Custom Search
Ask an Expert
Get answers to questions about Gifted Children now to Dr. Sandhu, Ph.D in Educational
(Gifted Education)
University of
Cambridge, UK.

What's Going On In There? How the Brain and Mind Develop in the First Five Years of Life
- By Lise Eliot, Ph.D


They do it because I tell them NOT to!

By Jeanette Kasper

We think in pictures. Not in words. Not in concepts, in pictures. And, when someone like our parents, teachers or coaches give us instructions, we picture what they are asking us to do.

Here's an example. Think about summer. What color is summer? Can you imagine going out walking, seeing the bright sunlight reflect off the green, green leaves of the trees? Do you see the picture? We think in pictures.

Go one step further. "Don't think about skiing." I said, "Don't think about skiing." What are you thinking about? Skiing. Why? Because I said, "Don't"? That's what all the parents say, They only do things because I tell them not to!

In the sentence "Don't think about skiing," what can you make a picture of? Skiing. So you do. All the information we take in goes directly to our safety brain (amygdala). The safety brain thinks in pictures. We see skiing.

How long did it take for you to think, "Oh, she said ‘don't'?" It probably took a split second. The word "Don't" does not have a picture. It can't be processed by the safety brain. So, it has to be sent over to the thinking brain (neocortex) to be processed. The split second it took for you to think, "Oh, she said ‘don't'," is the time it takes for the safety brain to send something over to our thinking brain to be processed.

When we tell someone, "Don't do something," we are criticizing them. We are implying that the way they did it is wrong. I tell my kids, "Don't leave your shoes at the front door." Where are their shoes every single time! My next comment is, "How many times do I have to tell you not to leave shoes at the door?" What picture do they get from that statement? Shoes at the front door. That's what the safety brain sees. They hear the implied criticism, "You did it wrong, again." That makes this conversation unsafe. Slam goes that gateway in their brain, shutting off all access to the thinking brain.

The word "Don't" can't get to the thinking brain to be processed, because the safety brain has taken over. So, where does the "Don't" go? It's gone. And the picture the kids have is, "Leave your shoes at the front door." And they are so good at following instructions, they leave them there every single time!

How many times will I have to tell them? A million times or until they leave home, whichever comes first! I've been giving them the wrong picture with which to follow through. And the picture is all they have.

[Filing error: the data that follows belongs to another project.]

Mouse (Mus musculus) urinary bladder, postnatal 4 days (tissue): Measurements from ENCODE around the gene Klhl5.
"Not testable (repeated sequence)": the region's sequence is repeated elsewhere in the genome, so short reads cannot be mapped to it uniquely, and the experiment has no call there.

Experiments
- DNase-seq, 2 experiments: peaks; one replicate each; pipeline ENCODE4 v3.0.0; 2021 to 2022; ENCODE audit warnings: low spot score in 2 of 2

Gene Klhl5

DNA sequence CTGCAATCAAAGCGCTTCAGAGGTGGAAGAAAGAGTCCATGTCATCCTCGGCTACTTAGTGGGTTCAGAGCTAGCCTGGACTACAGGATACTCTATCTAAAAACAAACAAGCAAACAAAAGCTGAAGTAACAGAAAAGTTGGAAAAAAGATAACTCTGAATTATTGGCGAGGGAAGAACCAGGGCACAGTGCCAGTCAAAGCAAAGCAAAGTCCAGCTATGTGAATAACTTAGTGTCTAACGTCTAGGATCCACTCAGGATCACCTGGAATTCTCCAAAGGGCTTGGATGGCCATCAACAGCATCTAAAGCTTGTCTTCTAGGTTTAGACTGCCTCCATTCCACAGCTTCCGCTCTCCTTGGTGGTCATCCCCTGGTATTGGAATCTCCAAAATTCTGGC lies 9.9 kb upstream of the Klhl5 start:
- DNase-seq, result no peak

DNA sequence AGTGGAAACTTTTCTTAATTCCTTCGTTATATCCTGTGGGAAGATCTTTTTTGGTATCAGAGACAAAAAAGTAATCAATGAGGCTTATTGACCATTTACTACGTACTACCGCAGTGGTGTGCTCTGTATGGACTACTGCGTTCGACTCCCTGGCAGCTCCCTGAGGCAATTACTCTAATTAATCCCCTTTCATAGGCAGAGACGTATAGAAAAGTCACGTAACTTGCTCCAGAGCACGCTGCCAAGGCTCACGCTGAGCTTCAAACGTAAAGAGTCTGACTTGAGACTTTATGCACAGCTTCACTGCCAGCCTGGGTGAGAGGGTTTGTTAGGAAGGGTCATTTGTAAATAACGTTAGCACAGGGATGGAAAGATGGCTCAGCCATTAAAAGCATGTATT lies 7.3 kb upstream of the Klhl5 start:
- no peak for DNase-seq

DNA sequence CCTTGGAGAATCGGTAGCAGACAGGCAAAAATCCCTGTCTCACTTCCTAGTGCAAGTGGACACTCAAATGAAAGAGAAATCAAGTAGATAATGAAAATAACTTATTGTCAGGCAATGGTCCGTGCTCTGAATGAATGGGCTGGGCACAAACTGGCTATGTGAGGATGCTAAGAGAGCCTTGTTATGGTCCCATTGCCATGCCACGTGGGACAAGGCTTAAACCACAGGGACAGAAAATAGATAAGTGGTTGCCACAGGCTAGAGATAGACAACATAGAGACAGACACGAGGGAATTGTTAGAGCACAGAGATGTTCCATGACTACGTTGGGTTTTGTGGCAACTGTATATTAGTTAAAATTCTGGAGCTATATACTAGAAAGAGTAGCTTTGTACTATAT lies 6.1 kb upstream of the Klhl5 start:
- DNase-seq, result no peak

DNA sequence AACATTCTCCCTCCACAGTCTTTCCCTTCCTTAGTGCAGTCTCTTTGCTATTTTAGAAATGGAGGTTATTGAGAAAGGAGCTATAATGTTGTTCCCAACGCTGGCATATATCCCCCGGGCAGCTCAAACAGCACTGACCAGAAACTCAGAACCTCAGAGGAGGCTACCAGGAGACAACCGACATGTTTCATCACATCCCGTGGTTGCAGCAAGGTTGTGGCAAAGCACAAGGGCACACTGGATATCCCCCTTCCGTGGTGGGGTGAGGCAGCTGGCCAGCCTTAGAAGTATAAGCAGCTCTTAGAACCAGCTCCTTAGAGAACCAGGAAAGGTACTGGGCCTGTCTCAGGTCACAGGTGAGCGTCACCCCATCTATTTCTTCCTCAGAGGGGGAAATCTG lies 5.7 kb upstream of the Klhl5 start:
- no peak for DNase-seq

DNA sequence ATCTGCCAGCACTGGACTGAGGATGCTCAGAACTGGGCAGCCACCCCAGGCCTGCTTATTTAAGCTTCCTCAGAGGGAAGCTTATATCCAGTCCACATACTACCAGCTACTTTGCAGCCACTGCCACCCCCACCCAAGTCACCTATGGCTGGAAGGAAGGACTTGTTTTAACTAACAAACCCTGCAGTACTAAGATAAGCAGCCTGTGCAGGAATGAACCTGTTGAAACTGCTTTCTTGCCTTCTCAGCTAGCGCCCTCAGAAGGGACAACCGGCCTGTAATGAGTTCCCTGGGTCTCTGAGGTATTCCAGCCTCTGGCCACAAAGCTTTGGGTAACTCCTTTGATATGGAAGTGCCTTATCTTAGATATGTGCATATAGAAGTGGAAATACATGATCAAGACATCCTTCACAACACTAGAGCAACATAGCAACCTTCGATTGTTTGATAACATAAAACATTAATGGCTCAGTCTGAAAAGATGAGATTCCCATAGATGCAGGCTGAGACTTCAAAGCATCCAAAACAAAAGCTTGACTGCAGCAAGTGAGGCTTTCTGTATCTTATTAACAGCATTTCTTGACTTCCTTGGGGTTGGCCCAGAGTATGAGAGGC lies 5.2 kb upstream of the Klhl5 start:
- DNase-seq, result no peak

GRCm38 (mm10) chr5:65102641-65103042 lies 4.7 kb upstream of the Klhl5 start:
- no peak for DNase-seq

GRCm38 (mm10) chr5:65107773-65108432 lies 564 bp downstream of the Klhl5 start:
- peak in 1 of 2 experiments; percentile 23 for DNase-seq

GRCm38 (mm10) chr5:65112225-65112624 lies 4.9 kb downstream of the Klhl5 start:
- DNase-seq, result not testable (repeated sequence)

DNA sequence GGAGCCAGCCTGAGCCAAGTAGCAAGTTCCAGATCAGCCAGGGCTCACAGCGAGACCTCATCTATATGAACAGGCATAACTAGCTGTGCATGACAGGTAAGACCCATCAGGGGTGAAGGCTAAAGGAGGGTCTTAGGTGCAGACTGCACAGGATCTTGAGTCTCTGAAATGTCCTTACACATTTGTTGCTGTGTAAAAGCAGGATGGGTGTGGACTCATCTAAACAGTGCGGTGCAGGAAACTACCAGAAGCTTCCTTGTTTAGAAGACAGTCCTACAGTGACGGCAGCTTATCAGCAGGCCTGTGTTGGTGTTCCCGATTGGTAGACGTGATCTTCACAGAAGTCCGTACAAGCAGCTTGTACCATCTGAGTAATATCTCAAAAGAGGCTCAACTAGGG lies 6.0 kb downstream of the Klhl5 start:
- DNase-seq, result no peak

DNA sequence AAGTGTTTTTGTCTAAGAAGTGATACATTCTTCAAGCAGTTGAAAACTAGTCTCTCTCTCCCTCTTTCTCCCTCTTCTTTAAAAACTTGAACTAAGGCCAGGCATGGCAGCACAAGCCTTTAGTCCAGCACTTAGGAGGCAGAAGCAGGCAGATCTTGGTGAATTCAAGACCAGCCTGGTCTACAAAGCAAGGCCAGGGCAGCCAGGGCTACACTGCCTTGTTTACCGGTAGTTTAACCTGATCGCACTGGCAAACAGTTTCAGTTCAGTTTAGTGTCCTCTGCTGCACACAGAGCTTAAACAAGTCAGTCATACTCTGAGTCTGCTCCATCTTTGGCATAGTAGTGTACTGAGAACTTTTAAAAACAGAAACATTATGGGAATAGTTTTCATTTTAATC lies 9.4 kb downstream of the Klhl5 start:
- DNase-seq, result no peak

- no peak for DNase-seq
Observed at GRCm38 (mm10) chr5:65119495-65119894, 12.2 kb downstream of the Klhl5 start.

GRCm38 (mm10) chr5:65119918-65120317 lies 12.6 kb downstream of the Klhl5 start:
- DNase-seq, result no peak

Listen to yourself. How many times do you say "Don't" to the kids? It leads to a tremendous amount of frustration. We keep expecting them to change their behavior and cooperate more fully, never realizing we are creating the problem in the way we give instructions.

  • Don't you dare turn on that TV until you've walked the dog.

  • Don't bring home poor marks like this again!

  • Don't leave the bathroom messy.

  • Don't go to bed without brushing your teeth.

  • Don't hit your sister.

  • Don't come to class without your books.

  • Don't make such a mess.

  • Don't read all night.

  • Don't watch TV.

  • Don't stay out past 11:00 p.m.

  • Don't ask for more allowance.

  • Don't ask me to drive you.

  • Don't eat so fast.

  • Don't talk with your mouth full.

Take the "don't" off each one of these statements and I hear parents around the world groan as they realize one word has created big problems with their kids.

The easy solution is to talk in positives. Tell the kids what you do want, not what you don't. We have been trained from birth to focus on the negative. When is the first time you remember saying "No" to your baby? Baby was probably three or four days old, "There, there, don't cry!" We've practiced so often, that we have perfected being negative!

It's always the right time to change. And every little bit of progress is worthwhile. Tell them:

  • Walk the dog, then watch TV.

  • Homework first.
  • Bring your books with you to class.
  • Keep your hands to yourself.
  • Lights off at 9:30 p.m.

And when they ask you for something, you always want to be able to say, "Yes." A child who comes into the kitchen, five minutes before dinner, is told "No, you can't have a cookie. We're eating in five minutes." And we're faced with a temper tantrum. Instead, respond, "Yes you can have a cookie, right after dinner."

Answer "Yes" to every request. It's the picture that follows that will be the challenge.

  • Yes, you can stop shovelling the walk, July 8.
  • Yes, I will buy you a car. With your inheritance, after I die.
  • Yes, you can stay up all night, when you're 23!

Delete "Don't" from your vocabulary, and watch how well your kids start cooperating and responding to your requests.


Jeanette Kasper is a world leading expert on what causes people problems and what it REALLY takes to get along with anyone, anywhere. And it's not as hard as you think. After 20 years of research, Jeanette has information you've NEVER heard before. Author of the Canadian best-seller "Anger is NOT an Emotion" and "Calm the Kids and Keep Your Cool", Jeanette has discovered the 3 key mistakes we make that create relationship problems and 3 very interesting and easy solutions. Engaging, insightful and downright practical!

Child Development

Back to Child Development Articles

Copyright ©2002-2018 by Hosted by BlueHost.
Privacy Statement :: Disclaimer :: Bookmark Us :: Contact Us